In Karl Marx's critique of capitalism, Das Kapital, he paints the picture of a perfect capitalist system that must keep producing so that capitalists can keep accumulating. As Robert Heilbroner wrote, "he [the capitalist] must strive for accumulation, for in the competitive environment in which he operates, one accumulates or one gets accumulated."  In other words, if you aren't taking advantage of someone else, someone else is taking advantage of you.

The flaw in this logic, as Marx illustrates, is that if all of us endeavor to be entrepreneurs and successful capitalists, everyone will strive to accumulate, wages of the labor force will rise, rising wages leads to no profit.  The entrepreneur must introduce time-saving and labor-saving machinery in order to continue earning profits.  This is of course an overtly simplified summary of Marx's criticisms of capitalism.  But what Marx describes as the result of the competition between capitalists is "That which is now to be expropriated is no longer the laborer working for himself, but the capitalist exploiting many laborers. This expropriation is accomplished by the action of the immanent laws of capitalistic production itself, by the centralization of capital."  In other words, fewer people have the ability to accumulate the wealth in the system.  Competition effectively eliminates competitors and monopolies rule.  As fewer people obtain more of the wealth and control the commodities, so "grows the mass of misery, oppression, slavery, degradation, exploitation."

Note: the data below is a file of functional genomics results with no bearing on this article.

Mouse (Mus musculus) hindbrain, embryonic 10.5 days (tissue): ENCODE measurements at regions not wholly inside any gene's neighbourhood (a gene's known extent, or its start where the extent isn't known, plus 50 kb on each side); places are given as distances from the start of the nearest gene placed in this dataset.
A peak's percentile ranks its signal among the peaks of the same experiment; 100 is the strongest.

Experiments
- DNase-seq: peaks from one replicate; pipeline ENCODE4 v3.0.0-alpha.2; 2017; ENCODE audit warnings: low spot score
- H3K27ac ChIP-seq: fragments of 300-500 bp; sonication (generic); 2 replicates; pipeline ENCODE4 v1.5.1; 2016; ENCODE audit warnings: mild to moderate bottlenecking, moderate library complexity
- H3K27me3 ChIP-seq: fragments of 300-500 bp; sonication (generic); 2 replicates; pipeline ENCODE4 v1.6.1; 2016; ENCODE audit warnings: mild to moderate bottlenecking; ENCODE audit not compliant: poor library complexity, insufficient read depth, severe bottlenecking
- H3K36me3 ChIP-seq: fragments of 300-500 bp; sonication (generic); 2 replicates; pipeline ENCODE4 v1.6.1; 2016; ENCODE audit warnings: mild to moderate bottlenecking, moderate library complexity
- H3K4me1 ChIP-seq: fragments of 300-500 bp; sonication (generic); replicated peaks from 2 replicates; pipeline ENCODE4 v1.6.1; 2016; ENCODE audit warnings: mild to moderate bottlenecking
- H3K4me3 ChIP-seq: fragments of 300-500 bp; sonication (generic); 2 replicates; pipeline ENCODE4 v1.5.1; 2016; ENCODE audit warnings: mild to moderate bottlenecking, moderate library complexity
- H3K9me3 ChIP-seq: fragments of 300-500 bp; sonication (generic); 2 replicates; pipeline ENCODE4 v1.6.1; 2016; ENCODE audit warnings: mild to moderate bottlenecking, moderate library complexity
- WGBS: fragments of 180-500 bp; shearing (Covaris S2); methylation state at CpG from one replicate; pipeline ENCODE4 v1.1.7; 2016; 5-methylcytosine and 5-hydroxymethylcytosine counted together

American capitalists will argue that the fall of the Soviet Union marked the victory of capitalism. (It should be pointed out that again the capitalist is winning or losing a competition.)   But capitalists fail to realize that not every system requires competition in order to operate successfully.  Unlike the basic tenet of capitalism, a socialist society is not naturally promoting competition amongst its participants.  On the contrary, a socialist society is more concerned with the collaborative efforts of the whole versus the singular accomplishments of the few.